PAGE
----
Communication and interpersonal skillstoggle arrow icon

Patient interaction

  • Examinee knocked on the door.
  • Examinee introduced him- or herself and identified his/her role.
  • Examinee correctly used the patient's name.
  • Examinee asked open-ended questions.
  • Examinee listened attentively (did not interrupt the patient).
  • Examinee showed interest in the patient as a person (i.e., appeared caring and showed respect).
  • Examinee demonstrated the ability to support the patient's emotions (i.e., offered words of support, asked for clarification).
  • Examinee discussed initial diagnostic impressions with the patient.
  • Examinee explained the management plan.
  • Examinee used non-medical terms and provided reasons for planned steps in management.
  • Examinee evaluated the patient's agreement with the next diagnostic steps.
  • Examinee asked about concerns or questions.

Counseling and challenge

  • Examinee offered counseling on smoking cessation.
  • Examinee counseled patient to reduce intake of aspirin.
  • Examinee reacted appropriately to challenge: articulated herself/himself clearly, spoke in a loud voice

Patient notetoggle arrow icon

Further discussiontoggle arrow icon

Patient note

Differential diagnoses

  1. Presbycusis: In older patients (> 50 years), a history of gradual bilateral sensorineural hearing loss, particularly of higher frequencies, is highly suggestive of presbycusis. Patients typically have a normal physical examination, as is the case here, and report that the symptoms are worse in noisy or crowded environments. Smoking is a risk factor for presbycusis.
  2. Noise-induced hearing loss: As with presbycusis, noise-induced hearing loss is usually bilateral, sensorineural, and particularly affects the ability to hear higher frequencies. It occurs more commonly in people working in environments with chronic exposure to loud noises (> 85 dB) and insufficient ear protection. Patients typically report that the symptoms are worse in noisy or crowded environments and they also often develop tinnitus. Although this patient has a history of occupational noise exposure, which makes noise-induced hearing loss is likely, he does not have tinnitus and has a history of tobacco use that puts presbycusis slightly higher up on the list of differential diagnoses.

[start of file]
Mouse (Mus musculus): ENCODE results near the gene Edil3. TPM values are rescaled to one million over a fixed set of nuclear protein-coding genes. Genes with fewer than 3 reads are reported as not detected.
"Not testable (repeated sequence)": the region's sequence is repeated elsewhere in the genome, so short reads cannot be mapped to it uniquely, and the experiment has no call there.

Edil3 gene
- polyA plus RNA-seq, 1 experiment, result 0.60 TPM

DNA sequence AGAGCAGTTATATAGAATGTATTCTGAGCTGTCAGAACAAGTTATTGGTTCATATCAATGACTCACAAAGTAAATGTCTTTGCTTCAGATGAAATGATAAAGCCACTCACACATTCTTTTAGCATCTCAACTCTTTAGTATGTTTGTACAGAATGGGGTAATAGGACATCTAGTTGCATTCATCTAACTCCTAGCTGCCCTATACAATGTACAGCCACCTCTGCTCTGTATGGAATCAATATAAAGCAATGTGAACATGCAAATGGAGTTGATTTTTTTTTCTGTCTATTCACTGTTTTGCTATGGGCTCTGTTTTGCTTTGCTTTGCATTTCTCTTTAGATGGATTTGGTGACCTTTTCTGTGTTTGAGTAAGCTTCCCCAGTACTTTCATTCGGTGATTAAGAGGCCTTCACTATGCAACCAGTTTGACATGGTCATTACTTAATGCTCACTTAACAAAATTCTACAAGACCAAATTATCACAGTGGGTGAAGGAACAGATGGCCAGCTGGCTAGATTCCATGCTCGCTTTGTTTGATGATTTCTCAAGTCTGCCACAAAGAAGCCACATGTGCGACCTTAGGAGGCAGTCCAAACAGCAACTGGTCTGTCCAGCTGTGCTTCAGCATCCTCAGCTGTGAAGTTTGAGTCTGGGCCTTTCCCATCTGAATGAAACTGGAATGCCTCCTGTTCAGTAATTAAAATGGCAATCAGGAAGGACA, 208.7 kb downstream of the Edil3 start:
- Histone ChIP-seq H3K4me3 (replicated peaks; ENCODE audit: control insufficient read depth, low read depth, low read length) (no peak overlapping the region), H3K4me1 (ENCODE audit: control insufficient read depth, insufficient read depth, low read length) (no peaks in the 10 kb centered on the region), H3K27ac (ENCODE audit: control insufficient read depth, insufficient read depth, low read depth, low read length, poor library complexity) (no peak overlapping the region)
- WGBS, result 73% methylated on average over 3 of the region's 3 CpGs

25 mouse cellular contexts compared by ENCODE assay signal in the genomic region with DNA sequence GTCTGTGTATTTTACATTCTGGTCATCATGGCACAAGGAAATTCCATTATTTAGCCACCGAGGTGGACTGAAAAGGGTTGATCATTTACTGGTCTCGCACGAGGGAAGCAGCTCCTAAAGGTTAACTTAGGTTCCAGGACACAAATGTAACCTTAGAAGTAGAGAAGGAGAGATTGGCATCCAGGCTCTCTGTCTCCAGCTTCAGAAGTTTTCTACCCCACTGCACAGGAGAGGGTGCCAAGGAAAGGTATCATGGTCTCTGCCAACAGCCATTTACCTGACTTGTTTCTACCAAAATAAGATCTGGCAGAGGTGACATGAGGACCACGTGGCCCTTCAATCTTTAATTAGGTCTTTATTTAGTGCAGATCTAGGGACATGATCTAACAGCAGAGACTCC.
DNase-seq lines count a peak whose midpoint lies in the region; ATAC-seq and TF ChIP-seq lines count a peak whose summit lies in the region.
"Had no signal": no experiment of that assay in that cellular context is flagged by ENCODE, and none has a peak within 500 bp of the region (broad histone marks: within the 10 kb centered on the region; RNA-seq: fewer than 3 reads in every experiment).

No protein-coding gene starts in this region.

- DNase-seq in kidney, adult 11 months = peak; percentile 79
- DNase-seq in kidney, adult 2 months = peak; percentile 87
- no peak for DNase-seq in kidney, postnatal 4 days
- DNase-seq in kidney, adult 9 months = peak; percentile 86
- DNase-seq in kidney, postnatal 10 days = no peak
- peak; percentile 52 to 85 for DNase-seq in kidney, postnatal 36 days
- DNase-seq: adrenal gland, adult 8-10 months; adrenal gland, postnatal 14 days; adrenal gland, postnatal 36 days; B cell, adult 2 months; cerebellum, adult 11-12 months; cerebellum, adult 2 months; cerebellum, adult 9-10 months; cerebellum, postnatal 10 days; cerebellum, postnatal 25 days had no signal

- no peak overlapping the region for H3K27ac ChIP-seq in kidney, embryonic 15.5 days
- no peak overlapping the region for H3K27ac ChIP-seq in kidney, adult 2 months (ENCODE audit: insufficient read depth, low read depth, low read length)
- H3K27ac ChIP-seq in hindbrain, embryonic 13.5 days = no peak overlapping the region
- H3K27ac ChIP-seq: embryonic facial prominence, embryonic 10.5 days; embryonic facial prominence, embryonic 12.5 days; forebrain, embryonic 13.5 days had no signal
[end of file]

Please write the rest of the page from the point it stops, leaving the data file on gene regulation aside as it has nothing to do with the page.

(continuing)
3. Medication-induced hearing loss: leads to sensorineural hearing loss that is also typically bilateral and affects higher frequencies. It often also leads to tinnitus and vertigo. This patient's exposure to ototoxic substances in the past (cisplatin 3 years ago) and present (aspirin for the past 6 months) puts him at risk for medication-induced hearing loss. However, his symptoms initially started 5 years ago, before he began treatment with cisplatin or aspirin, which makes medication-induced hearing loss the least likely of the differential diagnoses here. Since aspirin-induced hearing loss is usually reversible, he should be counseled to discontinue the agent.

Diagnostic studies

Other differential diagnoses to consider

Conductive hearing loss Sensorineural hearing loss
Outer ear Middle ear Inner ear
Hearing improves in noisy environments Hearing becomes worse in noisy environments

Weber: lateralization to impaired ear

Rinne: negative (bone conduction > air conduction)

Weber: lateralization to good ear

Rinne: positive (air conduction > bone conduction)

For causes of hearing loss, remember the magic spell: COTICS MOTIC SIMANA OTI (Conductive hearing loss: Outer ear (Trauma, Infection, Cerumen, Squamous cell carcinoma), Middle ear (Otosclerosis, Trauma, Infection, Choleseatoma); Sensorineural hearing loss: Inner ear (Ménière disease, Age, Noise exposure, Autoimmune, Ototoxic drugs, Tumor, Infection).

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 Evidence-based content, created and peer-reviewed by physicians. Read the disclaimer